Following a domestic summer in which the Twenty20 format truly captivated the nation, the time has come for cricket’s youngest format to be showcased on the international stage. Australia, ranked 2nd in the world, will look to continue their strong form at home, whilst India, ranked 8th, will seek to build on their thrilling ODI victory in Sydney. Australia Day celebrations will heighten the attention on this clash, making Tuesday’s 1st T20 international all the more significant.
Twenty20 International: Australia v India – Adelaide Oval (Adelaide)
The Adelaide Oval and Pitch Analysis
Australia’s poor history in the T20 format makes for interesting reading, however of note is the fact that they are yet to win a Twenty20 international at Adelaide Oval (2 losses). In the ODI format, they’ve won just 3 of their past 7, and lost their most recent match against India by 4 wickets, back in 2012.
Having recently conducted an assessment of the Adelaide Oval deck for our Big Bash semi-final preview, we can safely say that it is, if not the best, then definitely one of the best short-form pitches in Australia. Rarely is something on offer for bowlers in the modern game, however Thursday’s semi-final lends credence to the argument that the Adelaide Oval is an exception. Almost every batsman struggled in the Strikers v Thunder clash, with only Usman Khawaja (and to a lesser extent Alex Ross) able to negate the swing, seam and spin that was on offer. The past two first innings totals at the ground have failed to reach 160, a notable decrease on what was on show at the beginning of the BBL tournament. The previous T20 internationals at this ground have seen Australia bat first and average 150.50, before the chasing side has won with some difficulty.
There is a passable but underwhelming argument for chasing in Adelaide, with 3 of the 5 BBL fixtures won by the team batting second. Add to that the fact that 4 of the 5 ODIs between Australia and India were won by the chasing side and a clear trend is emerging – both teams are comfortable chasing whatever total is presented to them, especially considering how undermanned their bowling attacks are. A low-scoring match would be in order, however with both attacks undermanned and both batting orders in form, a par total of 165 seems more appropriate in the circumstances.
As the host nation, Australia’s squad represents more a list of players capable of earning a World Cup berth than it does a list of the best the country has to offer. Chris Lynn and Travis Head had incredible Big Bash tournaments with the bat, however both are likely behind the omitted Usman Khawaja and George Bailey in the selectors’ pecking order. With the ball, Andrew Tye, Shaun Tait and Cameron Boyce have much to prove, with Tye and Boyce the two who will be watched with most intrigue. Cameron Boyce or Nathan Lyon will likely be utilised, with our money on Boyce given the success of Adil Rashid at the ground this summer in Adelaide. It would be a surprise to see both of Lynn and Head omitted, however the depth of the squad offers selectors the option to either blood inexperience or field a full-strength squad.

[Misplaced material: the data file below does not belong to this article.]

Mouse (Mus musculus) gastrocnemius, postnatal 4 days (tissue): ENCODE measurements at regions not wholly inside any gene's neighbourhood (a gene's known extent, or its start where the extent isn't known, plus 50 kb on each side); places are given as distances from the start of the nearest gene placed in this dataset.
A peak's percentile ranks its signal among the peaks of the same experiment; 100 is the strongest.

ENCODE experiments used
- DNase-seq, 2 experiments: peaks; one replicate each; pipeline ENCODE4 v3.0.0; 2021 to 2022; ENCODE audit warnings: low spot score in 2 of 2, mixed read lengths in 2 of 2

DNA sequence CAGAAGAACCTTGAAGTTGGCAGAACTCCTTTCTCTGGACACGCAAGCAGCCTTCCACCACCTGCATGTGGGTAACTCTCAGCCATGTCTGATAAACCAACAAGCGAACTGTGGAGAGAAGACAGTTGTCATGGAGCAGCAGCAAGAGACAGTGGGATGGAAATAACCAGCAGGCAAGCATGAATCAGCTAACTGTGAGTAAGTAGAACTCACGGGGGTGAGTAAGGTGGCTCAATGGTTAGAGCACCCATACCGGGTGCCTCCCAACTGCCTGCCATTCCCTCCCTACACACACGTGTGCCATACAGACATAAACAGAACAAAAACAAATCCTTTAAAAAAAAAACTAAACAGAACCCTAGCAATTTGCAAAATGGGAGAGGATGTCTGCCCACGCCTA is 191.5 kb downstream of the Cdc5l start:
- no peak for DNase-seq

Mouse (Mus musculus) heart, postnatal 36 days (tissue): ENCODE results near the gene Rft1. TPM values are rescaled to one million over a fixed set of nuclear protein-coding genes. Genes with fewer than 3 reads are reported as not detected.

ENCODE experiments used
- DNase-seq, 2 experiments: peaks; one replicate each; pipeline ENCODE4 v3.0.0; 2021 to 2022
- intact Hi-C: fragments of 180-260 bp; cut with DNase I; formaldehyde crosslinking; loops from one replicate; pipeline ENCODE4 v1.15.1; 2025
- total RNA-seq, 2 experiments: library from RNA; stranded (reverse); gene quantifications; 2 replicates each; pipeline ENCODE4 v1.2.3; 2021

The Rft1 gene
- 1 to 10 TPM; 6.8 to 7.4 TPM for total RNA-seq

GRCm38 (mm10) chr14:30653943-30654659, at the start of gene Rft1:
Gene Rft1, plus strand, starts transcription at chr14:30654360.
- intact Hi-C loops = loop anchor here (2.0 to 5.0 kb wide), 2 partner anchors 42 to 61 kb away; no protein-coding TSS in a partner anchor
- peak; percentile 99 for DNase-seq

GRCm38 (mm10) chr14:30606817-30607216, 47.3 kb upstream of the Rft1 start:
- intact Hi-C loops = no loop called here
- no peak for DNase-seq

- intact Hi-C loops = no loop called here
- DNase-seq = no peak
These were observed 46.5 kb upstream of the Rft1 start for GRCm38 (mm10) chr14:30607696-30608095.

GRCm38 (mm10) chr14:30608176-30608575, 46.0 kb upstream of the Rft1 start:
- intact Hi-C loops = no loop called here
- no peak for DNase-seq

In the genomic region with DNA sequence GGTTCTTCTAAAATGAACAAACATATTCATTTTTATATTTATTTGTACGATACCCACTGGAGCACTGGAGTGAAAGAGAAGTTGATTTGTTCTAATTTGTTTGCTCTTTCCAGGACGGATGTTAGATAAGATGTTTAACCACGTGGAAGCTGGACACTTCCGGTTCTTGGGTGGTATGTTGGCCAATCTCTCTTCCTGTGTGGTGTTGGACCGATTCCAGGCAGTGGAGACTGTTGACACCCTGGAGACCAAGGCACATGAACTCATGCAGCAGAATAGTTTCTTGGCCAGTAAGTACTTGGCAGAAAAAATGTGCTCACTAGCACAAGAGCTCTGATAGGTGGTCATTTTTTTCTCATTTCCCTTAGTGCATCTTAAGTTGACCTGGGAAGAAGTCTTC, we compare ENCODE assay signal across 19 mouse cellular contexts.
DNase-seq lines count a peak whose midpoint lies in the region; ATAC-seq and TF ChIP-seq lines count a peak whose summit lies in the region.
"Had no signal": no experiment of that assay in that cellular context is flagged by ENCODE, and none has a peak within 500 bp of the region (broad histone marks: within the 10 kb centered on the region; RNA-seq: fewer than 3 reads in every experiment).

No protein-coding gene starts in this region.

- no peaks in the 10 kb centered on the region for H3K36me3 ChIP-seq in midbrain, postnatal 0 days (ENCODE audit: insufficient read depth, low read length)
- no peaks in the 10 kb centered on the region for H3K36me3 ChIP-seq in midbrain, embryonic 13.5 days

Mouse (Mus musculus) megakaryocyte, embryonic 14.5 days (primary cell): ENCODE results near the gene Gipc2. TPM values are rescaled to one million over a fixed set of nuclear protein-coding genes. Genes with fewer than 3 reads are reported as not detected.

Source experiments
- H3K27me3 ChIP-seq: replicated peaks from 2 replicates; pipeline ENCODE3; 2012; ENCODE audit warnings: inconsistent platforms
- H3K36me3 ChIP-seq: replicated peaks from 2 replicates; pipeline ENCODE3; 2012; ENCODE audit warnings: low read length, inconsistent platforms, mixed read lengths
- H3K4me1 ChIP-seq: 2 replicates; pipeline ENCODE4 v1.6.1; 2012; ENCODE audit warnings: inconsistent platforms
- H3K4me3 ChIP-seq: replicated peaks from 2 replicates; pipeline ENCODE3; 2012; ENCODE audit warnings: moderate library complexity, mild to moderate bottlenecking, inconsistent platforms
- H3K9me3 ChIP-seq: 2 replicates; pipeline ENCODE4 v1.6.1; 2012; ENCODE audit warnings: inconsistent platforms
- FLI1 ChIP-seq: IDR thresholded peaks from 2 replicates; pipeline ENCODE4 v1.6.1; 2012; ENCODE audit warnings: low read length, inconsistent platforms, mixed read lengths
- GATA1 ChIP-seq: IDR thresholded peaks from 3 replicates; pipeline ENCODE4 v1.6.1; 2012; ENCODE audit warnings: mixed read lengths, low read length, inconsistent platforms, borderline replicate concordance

Australian Squad: Aaron Finch (C), Scott Boland, Cameron Boyce, James Faulkner, John Hastings, Travis Head, Nathan Lyon, Chris Lynn, Shaun Marsh, Kane Richardson, Steve Smith, Shaun Tait, Andrew Tye, Matthew Wade (WK), David Warner, Shane Watson.
It is unlikely to see India stray from many of the players who starred for them in an undeserved 4-1 ODI series loss. Shikhar Dhawan, Rohit Sharma and Virat Kohli should lead the order, whilst Ravichandran Ashwin has starred in the format in recent times. Dhoni will lead the team, despite his underwhelming form with the bat and often flawed captaincy. That leaves six places to be decided by the remainder of the squad, with Jadeja, Raina, Bumrah and Nehra our favourites to make the final cut. This squad boast a lot of diversity and inexperience, and whilst exciting, there is an inherent risk to playing the number of all-rounders this squad is capable of producing.
Indian Squad: MS Dhoni (C)(WK), Shikhar Dhawan, Rohit Sharma, Virat Kohli, Gurkeerat Singh Mann, Yuvraj Singh, Suresh Raina, R Ashwin, Ravindra Jadeja, Jasprit Bumrah, Harbhajan Singh, Umesh Yadav, Hardik Pandya, Rishi Dhawan, Ashish Nehra.